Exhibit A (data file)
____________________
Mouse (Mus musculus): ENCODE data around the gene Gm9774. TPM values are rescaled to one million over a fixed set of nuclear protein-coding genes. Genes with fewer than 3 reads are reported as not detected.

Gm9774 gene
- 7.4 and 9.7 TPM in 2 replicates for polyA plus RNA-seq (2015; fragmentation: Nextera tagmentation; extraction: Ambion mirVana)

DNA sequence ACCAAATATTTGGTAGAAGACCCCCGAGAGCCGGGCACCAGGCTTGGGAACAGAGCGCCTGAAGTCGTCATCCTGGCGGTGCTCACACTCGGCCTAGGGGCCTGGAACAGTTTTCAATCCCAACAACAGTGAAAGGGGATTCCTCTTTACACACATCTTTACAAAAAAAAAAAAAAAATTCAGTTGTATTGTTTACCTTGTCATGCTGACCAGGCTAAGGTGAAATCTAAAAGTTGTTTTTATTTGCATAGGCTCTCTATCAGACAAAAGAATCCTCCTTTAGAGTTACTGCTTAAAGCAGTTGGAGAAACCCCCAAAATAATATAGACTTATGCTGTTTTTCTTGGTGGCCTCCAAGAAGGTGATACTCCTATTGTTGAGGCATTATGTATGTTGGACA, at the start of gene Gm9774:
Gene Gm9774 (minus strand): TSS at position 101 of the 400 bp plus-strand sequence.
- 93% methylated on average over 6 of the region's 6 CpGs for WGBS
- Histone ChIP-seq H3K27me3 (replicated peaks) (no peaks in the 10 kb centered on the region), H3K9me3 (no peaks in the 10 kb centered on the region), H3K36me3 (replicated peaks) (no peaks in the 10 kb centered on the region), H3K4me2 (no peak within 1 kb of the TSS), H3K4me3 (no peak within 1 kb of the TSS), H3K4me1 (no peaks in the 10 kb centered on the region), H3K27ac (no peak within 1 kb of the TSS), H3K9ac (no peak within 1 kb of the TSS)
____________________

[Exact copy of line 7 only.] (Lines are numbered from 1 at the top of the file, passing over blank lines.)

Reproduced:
- Histone ChIP-seq H3K27me3 (replicated peaks) (no peaks in the 10 kb centered on the region), H3K9me3 (no peaks in the 10 kb centered on the region), H3K36me3 (replicated peaks) (no peaks in the 10 kb centered on the region), H3K4me2 (no peak within 1 kb of the TSS), H3K4me3 (no peak within 1 kb of the TSS), H3K4me1 (no peaks in the 10 kb centered on the region), H3K27ac (no peak within 1 kb of the TSS), H3K9ac (no peak within 1 kb of the TSS)